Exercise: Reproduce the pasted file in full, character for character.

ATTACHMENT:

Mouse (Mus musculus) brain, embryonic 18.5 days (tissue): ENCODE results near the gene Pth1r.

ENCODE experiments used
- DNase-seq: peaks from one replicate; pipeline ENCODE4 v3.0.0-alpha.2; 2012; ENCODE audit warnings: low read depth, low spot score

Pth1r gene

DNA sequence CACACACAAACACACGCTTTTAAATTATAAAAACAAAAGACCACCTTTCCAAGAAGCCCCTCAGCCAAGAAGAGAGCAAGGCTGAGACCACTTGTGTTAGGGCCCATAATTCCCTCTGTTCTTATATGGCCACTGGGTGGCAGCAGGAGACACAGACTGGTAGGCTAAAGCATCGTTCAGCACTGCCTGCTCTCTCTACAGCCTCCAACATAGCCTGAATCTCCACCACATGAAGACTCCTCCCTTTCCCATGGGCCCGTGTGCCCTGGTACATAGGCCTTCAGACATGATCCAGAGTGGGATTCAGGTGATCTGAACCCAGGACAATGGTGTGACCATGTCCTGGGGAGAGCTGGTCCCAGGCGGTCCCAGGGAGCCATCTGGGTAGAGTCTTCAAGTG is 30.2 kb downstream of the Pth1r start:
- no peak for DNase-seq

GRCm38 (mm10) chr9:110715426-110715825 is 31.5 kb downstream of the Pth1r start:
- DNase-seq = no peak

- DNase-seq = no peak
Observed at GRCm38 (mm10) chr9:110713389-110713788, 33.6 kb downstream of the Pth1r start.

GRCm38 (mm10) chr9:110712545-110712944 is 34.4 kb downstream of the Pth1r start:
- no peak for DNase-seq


Mouse (Mus musculus) brain, embryonic 18.5 days (tissue): ENCODE results near the gene Pth1r.

ENCODE experiments used
- DNase-seq: peaks from one replicate; pipeline ENCODE4 v3.0.0-alpha.2; 2012; ENCODE audit warnings: low read depth, low spot score

Pth1r gene

DNA sequence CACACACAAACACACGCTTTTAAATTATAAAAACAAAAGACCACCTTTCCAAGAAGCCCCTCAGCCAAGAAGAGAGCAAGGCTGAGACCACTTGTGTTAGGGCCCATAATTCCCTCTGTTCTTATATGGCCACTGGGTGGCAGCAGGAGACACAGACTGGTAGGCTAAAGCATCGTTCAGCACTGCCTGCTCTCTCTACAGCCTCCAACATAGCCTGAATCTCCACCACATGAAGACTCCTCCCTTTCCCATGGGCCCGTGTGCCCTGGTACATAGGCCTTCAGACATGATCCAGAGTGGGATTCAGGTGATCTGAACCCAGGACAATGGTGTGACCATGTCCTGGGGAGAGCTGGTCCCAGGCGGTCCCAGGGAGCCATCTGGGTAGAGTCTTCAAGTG is 30.2 kb downstream of the Pth1r start:
- no peak for DNase-seq

GRCm38 (mm10) chr9:110715426-110715825 is 31.5 kb downstream of the Pth1r start:
- DNase-seq = no peak

- DNase-seq = no peak
Observed at GRCm38 (mm10) chr9:110713389-110713788, 33.6 kb downstream of the Pth1r start.

GRCm38 (mm10) chr9:110712545-110712944 is 34.4 kb downstream of the Pth1r start:
- no peak for DNase-seq